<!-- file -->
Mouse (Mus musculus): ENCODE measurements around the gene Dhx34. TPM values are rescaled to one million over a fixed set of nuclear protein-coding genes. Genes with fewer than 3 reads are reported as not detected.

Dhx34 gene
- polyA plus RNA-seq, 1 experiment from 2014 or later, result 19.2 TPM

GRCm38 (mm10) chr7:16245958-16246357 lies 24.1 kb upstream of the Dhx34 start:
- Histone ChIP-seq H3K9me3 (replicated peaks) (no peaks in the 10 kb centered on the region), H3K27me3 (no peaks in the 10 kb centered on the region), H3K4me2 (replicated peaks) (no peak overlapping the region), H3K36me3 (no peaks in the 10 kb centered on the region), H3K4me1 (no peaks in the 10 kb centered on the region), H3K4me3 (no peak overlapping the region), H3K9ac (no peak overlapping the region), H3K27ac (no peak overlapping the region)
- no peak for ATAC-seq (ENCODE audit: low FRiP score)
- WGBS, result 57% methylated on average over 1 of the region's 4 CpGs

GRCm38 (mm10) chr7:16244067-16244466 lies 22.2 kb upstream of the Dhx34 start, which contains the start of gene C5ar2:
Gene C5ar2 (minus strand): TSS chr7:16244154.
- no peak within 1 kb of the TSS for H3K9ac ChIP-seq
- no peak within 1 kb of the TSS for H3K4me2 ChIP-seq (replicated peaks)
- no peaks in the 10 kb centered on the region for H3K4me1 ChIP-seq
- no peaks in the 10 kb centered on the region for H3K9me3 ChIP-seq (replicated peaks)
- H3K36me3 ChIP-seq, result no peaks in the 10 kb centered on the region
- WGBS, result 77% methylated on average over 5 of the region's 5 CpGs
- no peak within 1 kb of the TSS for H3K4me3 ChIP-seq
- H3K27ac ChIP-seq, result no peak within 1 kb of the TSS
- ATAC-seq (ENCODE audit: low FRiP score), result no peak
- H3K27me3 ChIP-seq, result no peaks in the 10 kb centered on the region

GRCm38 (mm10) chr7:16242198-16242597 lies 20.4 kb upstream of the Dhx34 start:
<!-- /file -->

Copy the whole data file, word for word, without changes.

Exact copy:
Mouse (Mus musculus): ENCODE measurements around the gene Dhx34. TPM values are rescaled to one million over a fixed set of nuclear protein-coding genes. Genes with fewer than 3 reads are reported as not detected.

Dhx34 gene
- polyA plus RNA-seq, 1 experiment from 2014 or later, result 19.2 TPM

GRCm38 (mm10) chr7:16245958-16246357 lies 24.1 kb upstream of the Dhx34 start:
- Histone ChIP-seq H3K9me3 (replicated peaks) (no peaks in the 10 kb centered on the region), H3K27me3 (no peaks in the 10 kb centered on the region), H3K4me2 (replicated peaks) (no peak overlapping the region), H3K36me3 (no peaks in the 10 kb centered on the region), H3K4me1 (no peaks in the 10 kb centered on the region), H3K4me3 (no peak overlapping the region), H3K9ac (no peak overlapping the region), H3K27ac (no peak overlapping the region)
- no peak for ATAC-seq (ENCODE audit: low FRiP score)
- WGBS, result 57% methylated on average over 1 of the region's 4 CpGs

GRCm38 (mm10) chr7:16244067-16244466 lies 22.2 kb upstream of the Dhx34 start, which contains the start of gene C5ar2:
Gene C5ar2 (minus strand): TSS chr7:16244154.
- no peak within 1 kb of the TSS for H3K9ac ChIP-seq
- no peak within 1 kb of the TSS for H3K4me2 ChIP-seq (replicated peaks)
- no peaks in the 10 kb centered on the region for H3K4me1 ChIP-seq
- no peaks in the 10 kb centered on the region for H3K9me3 ChIP-seq (replicated peaks)
- H3K36me3 ChIP-seq, result no peaks in the 10 kb centered on the region
- WGBS, result 77% methylated on average over 5 of the region's 5 CpGs
- no peak within 1 kb of the TSS for H3K4me3 ChIP-seq
- H3K27ac ChIP-seq, result no peak within 1 kb of the TSS
- ATAC-seq (ENCODE audit: low FRiP score), result no peak
- H3K27me3 ChIP-seq, result no peaks in the 10 kb centered on the region

GRCm38 (mm10) chr7:16242198-16242597 lies 20.4 kb upstream of the Dhx34 start: